Site location mapLOCATION: CLONBINANE 5000\04.01 E21400 N51900. 5 km south of W Wallan.

ACCESS: Donovans Road.

OWNERSHIP: Private land, Shire of Kilmore.

SITE DESCRIPTION: Mount Fraser (435 in) is a large scoria cone complex with two crater. The diameter of the base averages 1200 metres and the highest point on the rim rises 125 m above the basalt lava plain immediately east of the Hume Freeway. It is a relatively simple volcanic structure with no tuff ring or parasitic cones. There is a wide, shallow crater open towards the south-west and a smaller closed inner crater. The cone is the youngest element of a volcanic system that includes a large area of lava flows. The system first erupted large volumes of fluid basalt and was the source of much of the lava that flowed along creek valleys tributary to the Yarra River. Potassium-Argon dates between 1.06 and 0.82 million years for the lava flows give a maximum age for Mt. Fraser as the scoria cone was the final phase of the eruption process. The cone has steep, straight sides and a high, intact northern rim but the southern rim has an uneven margin. This may be due to there being several closely spaced vents, to uneven fire-fountaining of scoria during eruption, or collapse or breaching by explosion or outflow of lava. The only natural exposures of rock on the cone are in the lava flows around the base. A large scoria quarry operating at the 350 m level on the southern slope is a major supplier of scoria for Melbourne. The quarry exposes bedded coarse scoria with occasional volcanic bombs. Studies of the ejecta have shown it be from a primary mantle-derived magma. The scoria is a relatively minor component of the total volcanic ejectamenta but forms the most conspicuous topography of the area.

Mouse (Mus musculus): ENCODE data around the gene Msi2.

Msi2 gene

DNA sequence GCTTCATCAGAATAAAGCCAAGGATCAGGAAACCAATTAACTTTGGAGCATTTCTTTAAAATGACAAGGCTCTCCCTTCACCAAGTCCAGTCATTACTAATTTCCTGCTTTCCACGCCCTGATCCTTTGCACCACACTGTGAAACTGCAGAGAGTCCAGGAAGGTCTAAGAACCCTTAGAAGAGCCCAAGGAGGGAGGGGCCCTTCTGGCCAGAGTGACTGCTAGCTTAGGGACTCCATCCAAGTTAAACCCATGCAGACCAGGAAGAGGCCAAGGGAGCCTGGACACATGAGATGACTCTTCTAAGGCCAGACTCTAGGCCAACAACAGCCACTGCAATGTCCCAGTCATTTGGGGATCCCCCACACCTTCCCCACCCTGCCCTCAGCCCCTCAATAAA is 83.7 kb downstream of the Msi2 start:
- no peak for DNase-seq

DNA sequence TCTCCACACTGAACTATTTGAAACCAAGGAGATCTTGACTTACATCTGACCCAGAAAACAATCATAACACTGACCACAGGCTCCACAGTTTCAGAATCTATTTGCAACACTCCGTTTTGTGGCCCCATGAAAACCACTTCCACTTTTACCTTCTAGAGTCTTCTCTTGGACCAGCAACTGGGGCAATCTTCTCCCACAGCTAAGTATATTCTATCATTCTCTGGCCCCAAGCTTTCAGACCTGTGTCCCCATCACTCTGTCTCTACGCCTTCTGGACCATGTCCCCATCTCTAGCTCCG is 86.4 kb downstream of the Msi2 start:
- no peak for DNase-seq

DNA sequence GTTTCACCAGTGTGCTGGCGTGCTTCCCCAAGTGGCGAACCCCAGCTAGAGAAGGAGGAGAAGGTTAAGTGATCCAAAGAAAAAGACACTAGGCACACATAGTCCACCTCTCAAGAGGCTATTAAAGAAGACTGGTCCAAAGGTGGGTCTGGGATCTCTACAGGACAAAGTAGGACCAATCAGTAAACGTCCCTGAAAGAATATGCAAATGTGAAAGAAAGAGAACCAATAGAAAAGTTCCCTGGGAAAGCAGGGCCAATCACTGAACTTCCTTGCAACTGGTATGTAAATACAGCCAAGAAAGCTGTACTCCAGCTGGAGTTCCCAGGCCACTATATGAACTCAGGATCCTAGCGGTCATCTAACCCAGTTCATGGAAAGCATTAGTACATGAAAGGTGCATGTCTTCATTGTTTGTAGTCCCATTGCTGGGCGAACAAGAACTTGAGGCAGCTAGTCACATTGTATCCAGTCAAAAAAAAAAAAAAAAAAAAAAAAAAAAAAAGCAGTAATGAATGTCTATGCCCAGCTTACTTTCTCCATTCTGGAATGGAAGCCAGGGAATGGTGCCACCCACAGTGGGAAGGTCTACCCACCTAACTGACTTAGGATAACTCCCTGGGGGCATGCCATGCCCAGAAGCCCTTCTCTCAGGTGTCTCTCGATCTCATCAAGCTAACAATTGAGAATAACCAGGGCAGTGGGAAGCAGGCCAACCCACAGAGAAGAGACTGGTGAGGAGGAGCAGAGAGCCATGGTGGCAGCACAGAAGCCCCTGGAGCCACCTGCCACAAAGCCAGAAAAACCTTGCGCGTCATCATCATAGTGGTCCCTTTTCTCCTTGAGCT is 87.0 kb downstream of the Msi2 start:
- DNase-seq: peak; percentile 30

This is the largest scoria cone near to Melbourne and ranks as one of the larger on a comparative scale with other cones in the Newer Volcanic Province. Its location on a low elevation lava plain with little relief makes it a conspicuous element of the terrain of the plains north of Melbourne. It provides a clear illustration of the typical form of a simple scoria cone with straight sides and a well-defined base contour. It occurs close to the western limit of Newer Volcanic activity and is one of the younger volcanic features of the Melbourne district. It is on of a very small number of scoria cones in the eastern (Melbourne) sector of the Newer Volcanic Province. Peridotite inclusions in basalt ejecta from Mt Fraser have been used in developing models of the petrogenesis of Newer Volcanic basalts. Mt Fraser is also significant as a source of lava flows that filled the valleys some of the northern tributaries of the Yarra River. It is possible that this volcano provided the lava that filled the ancestral Merri and Darebin Creeks and continued along the Yarra valley.


CLASS 2. A large part of the western and southern scoria rim has been removed by quarrying. The area available for quarrying needs to be defined in relation to its impact on significant volcanic features.


Edwards A. B. 1938 The Tertiary volcanic rocks of central Victoria. Q. J, geol. Soc. Lond. 94: 243 - 320.

HANKS W. 1955 Newer Volcanic vents and lava fields between Wallan and Yuroke., Victoria. Proc. Roy. Soc. Vict. 57: 1 - 16.

Vandenberg A.H.M. 1973 Geology of the Melbourne district, in McANDREW J. and MARSDEN M. A. H. Regional Guide to Victorian Geo1o,,,,y. Uni. of Melb. 1973.

Vandenberg 1991 Report on the Kilmore 1:50 000 Geological map. Geol. sill-v. Vic. Rept. No 91.

Mount Fraser Eruption Point, Beveridge, Victoria, Australia

Photograph 52. Site 37, Mount Fraser. Photo Neville Rosengren approx 1993.